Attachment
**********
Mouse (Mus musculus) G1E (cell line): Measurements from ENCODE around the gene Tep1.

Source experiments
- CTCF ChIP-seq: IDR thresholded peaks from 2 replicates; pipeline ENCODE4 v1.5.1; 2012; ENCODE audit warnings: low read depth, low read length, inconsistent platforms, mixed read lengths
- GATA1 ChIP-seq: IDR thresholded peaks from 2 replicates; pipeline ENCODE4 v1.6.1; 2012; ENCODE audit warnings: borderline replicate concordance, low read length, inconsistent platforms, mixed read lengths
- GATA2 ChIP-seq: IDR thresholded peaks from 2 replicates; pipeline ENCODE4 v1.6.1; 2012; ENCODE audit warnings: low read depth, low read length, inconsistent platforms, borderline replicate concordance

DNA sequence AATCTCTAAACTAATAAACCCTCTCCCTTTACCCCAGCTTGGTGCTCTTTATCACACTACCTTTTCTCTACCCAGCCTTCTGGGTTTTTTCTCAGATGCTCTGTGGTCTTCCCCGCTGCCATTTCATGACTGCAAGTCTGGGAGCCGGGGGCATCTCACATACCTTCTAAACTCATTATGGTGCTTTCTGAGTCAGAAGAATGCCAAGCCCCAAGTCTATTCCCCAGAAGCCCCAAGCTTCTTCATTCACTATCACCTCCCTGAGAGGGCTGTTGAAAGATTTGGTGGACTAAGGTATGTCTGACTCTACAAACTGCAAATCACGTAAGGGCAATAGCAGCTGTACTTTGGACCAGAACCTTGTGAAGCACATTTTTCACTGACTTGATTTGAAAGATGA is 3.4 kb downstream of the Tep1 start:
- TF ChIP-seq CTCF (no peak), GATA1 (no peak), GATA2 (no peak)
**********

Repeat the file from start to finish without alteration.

Mouse (Mus musculus) G1E (cell line): Measurements from ENCODE around the gene Tep1.

Source experiments
- CTCF ChIP-seq: IDR thresholded peaks from 2 replicates; pipeline ENCODE4 v1.5.1; 2012; ENCODE audit warnings: low read depth, low read length, inconsistent platforms, mixed read lengths
- GATA1 ChIP-seq: IDR thresholded peaks from 2 replicates; pipeline ENCODE4 v1.6.1; 2012; ENCODE audit warnings: borderline replicate concordance, low read length, inconsistent platforms, mixed read lengths
- GATA2 ChIP-seq: IDR thresholded peaks from 2 replicates; pipeline ENCODE4 v1.6.1; 2012; ENCODE audit warnings: low read depth, low read length, inconsistent platforms, borderline replicate concordance

DNA sequence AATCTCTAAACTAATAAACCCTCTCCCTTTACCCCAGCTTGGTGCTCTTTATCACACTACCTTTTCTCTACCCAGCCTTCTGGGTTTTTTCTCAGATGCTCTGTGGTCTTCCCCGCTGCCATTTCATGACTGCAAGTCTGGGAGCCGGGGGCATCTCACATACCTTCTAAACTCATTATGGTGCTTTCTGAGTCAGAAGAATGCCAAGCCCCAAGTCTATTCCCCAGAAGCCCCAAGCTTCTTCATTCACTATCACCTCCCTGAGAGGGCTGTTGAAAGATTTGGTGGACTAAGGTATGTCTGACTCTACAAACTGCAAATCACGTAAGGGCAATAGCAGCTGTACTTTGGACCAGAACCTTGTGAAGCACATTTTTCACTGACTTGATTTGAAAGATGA is 3.4 kb downstream of the Tep1 start:
- TF ChIP-seq CTCF (no peak), GATA1 (no peak), GATA2 (no peak)